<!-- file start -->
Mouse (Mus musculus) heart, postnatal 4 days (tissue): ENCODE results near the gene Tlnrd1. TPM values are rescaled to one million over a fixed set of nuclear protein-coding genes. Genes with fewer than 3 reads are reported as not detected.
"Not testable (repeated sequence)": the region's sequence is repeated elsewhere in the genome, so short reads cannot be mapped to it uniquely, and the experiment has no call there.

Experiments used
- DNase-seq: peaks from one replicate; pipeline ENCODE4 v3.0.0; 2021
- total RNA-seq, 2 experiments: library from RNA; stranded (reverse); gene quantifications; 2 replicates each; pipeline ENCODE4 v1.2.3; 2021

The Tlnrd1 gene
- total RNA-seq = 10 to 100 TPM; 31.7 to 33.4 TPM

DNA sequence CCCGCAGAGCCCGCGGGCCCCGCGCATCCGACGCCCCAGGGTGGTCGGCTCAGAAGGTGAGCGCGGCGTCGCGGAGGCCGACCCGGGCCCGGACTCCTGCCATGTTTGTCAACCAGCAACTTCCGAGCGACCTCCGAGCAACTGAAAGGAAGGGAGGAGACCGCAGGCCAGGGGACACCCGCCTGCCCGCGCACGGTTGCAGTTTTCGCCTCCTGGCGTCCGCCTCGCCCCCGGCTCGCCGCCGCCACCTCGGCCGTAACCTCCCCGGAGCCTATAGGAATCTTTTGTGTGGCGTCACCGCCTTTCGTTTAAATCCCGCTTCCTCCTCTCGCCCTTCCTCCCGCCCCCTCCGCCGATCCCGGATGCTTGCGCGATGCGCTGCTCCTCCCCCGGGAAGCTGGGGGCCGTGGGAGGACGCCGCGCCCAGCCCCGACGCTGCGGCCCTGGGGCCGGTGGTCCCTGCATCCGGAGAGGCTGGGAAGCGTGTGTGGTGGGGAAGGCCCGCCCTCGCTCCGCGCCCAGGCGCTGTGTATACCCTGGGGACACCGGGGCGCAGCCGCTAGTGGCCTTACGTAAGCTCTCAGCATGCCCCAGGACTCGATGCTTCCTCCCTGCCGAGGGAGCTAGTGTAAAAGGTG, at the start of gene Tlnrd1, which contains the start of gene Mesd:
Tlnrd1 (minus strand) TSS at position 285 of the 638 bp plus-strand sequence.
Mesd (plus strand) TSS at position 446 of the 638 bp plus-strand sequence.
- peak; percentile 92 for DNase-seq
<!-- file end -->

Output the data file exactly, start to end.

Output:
Mouse (Mus musculus) heart, postnatal 4 days (tissue): ENCODE results near the gene Tlnrd1. TPM values are rescaled to one million over a fixed set of nuclear protein-coding genes. Genes with fewer than 3 reads are reported as not detected.
"Not testable (repeated sequence)": the region's sequence is repeated elsewhere in the genome, so short reads cannot be mapped to it uniquely, and the experiment has no call there.

Experiments used
- DNase-seq: peaks from one replicate; pipeline ENCODE4 v3.0.0; 2021
- total RNA-seq, 2 experiments: library from RNA; stranded (reverse); gene quantifications; 2 replicates each; pipeline ENCODE4 v1.2.3; 2021

The Tlnrd1 gene
- total RNA-seq = 10 to 100 TPM; 31.7 to 33.4 TPM

DNA sequence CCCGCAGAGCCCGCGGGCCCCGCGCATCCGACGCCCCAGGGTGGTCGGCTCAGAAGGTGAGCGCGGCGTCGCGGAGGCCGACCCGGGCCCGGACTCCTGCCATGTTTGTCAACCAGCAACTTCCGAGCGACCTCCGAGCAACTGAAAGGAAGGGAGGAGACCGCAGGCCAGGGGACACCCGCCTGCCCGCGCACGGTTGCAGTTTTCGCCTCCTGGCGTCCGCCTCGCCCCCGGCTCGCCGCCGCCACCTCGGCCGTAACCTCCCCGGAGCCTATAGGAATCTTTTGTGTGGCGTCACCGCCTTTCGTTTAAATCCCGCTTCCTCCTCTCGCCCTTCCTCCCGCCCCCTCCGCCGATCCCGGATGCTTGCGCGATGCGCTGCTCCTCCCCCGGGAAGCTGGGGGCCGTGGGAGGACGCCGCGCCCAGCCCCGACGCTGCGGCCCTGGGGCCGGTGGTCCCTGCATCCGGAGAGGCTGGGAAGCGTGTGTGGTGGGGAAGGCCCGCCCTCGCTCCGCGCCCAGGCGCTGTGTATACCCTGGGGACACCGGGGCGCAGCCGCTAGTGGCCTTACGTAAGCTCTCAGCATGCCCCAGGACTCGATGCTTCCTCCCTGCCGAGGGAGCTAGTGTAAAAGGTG, at the start of gene Tlnrd1, which contains the start of gene Mesd:
Tlnrd1 (minus strand) TSS at position 285 of the 638 bp plus-strand sequence.
Mesd (plus strand) TSS at position 446 of the 638 bp plus-strand sequence.
- peak; percentile 92 for DNase-seq